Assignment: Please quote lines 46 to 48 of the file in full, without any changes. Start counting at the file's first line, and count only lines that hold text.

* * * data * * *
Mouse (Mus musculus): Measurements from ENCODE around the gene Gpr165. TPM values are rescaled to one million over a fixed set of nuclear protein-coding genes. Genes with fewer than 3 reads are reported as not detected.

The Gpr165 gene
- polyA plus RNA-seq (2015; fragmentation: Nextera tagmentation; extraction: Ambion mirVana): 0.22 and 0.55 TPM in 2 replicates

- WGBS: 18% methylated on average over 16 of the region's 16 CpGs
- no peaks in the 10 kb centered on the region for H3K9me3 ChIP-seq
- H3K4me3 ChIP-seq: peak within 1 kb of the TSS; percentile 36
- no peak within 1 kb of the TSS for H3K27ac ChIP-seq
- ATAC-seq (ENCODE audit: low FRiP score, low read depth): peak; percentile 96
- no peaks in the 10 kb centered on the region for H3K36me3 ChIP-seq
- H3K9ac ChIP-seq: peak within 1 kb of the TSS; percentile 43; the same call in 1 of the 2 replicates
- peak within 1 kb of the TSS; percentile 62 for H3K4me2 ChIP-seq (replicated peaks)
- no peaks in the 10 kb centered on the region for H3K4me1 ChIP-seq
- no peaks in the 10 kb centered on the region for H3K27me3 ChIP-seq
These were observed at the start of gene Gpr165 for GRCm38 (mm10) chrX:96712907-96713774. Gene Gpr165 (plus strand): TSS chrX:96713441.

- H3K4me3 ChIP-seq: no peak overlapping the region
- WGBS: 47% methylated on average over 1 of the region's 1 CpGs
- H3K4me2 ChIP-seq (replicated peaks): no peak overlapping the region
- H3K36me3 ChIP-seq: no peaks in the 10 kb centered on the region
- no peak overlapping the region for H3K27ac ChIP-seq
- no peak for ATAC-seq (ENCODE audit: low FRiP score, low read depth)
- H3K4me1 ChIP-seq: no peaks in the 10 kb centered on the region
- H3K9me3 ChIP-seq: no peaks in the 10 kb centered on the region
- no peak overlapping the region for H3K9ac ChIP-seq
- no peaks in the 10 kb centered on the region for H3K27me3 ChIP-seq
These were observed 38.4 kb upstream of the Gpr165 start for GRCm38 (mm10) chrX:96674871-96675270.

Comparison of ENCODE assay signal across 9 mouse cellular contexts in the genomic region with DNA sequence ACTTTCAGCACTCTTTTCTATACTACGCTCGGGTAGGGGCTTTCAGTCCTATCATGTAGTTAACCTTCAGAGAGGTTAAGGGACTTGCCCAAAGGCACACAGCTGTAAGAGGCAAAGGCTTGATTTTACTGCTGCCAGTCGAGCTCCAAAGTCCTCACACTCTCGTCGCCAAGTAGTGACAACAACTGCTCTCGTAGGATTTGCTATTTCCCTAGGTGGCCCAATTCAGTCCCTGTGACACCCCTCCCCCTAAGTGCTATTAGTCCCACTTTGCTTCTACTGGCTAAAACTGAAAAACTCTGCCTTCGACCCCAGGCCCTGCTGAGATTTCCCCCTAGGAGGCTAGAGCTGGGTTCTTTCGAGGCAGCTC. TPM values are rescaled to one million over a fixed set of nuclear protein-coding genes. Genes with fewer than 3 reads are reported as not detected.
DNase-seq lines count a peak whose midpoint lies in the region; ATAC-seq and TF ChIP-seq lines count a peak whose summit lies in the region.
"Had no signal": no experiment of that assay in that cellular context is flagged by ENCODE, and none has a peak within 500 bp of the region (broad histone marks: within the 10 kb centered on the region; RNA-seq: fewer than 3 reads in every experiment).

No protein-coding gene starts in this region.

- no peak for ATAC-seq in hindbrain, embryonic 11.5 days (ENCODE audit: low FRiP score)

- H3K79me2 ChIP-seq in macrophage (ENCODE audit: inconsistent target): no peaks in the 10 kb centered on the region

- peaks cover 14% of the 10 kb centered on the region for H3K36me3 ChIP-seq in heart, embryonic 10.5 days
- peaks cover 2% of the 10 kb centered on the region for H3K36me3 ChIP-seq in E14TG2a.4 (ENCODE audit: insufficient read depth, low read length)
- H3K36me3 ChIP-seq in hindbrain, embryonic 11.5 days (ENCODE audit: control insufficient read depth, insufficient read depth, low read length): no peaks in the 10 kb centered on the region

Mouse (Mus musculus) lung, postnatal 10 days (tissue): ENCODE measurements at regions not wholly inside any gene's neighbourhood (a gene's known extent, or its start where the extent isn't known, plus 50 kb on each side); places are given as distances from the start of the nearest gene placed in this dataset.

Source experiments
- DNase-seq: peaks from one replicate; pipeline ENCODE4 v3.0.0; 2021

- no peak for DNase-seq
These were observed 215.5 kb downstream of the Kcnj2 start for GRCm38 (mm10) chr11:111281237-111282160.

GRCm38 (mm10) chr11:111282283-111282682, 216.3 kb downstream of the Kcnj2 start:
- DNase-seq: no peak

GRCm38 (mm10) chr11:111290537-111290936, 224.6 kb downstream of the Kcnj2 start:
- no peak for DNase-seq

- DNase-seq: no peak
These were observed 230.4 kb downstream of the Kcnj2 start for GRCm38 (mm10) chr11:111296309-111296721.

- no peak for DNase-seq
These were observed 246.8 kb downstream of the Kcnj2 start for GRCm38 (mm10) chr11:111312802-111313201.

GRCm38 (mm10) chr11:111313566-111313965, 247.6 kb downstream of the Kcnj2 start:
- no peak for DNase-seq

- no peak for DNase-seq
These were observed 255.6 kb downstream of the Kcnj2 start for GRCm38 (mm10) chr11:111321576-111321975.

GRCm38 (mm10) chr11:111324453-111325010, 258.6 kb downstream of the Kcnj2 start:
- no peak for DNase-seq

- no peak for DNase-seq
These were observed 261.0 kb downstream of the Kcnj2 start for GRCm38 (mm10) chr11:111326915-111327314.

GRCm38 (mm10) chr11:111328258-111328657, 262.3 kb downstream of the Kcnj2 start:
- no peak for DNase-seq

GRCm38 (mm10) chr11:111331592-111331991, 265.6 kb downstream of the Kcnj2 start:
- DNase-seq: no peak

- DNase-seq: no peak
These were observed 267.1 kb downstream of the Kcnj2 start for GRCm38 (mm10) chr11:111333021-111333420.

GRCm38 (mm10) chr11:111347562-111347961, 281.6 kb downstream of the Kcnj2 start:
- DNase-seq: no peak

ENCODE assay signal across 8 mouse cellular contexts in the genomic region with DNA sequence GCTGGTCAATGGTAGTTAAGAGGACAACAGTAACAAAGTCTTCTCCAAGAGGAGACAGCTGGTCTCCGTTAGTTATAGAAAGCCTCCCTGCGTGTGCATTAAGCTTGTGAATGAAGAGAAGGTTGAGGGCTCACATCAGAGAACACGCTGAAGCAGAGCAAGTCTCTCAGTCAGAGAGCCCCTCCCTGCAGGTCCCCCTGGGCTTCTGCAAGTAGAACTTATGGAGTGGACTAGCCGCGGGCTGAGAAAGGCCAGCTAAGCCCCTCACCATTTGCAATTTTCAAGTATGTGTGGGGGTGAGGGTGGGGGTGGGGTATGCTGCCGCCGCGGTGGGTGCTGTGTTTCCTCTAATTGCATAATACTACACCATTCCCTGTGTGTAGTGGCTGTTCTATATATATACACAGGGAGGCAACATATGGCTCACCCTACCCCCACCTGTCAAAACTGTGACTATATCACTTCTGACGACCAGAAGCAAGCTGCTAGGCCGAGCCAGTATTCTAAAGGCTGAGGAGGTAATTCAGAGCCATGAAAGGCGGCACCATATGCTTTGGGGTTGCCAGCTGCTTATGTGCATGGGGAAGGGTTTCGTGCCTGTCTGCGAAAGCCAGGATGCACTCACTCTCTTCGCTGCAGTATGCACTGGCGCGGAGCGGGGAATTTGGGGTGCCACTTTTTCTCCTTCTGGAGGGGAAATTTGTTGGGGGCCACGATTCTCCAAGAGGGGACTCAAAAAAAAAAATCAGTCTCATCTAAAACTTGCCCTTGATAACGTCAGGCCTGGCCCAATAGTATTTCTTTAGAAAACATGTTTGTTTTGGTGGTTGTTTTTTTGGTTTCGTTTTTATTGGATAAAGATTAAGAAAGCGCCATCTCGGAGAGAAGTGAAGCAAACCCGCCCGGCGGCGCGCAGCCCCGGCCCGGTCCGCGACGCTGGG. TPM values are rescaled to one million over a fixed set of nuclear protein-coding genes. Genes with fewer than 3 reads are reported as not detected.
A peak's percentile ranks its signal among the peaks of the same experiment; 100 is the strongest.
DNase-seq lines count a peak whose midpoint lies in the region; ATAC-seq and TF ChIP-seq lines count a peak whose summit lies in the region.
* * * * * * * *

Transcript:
- no peak for DNase-seq
These were observed 246.8 kb downstream of the Kcnj2 start for GRCm38 (mm10) chr11:111312802-111313201.

GRCm38 (mm10) chr11:111313566-111313965, 247.6 kb downstream of the Kcnj2 start: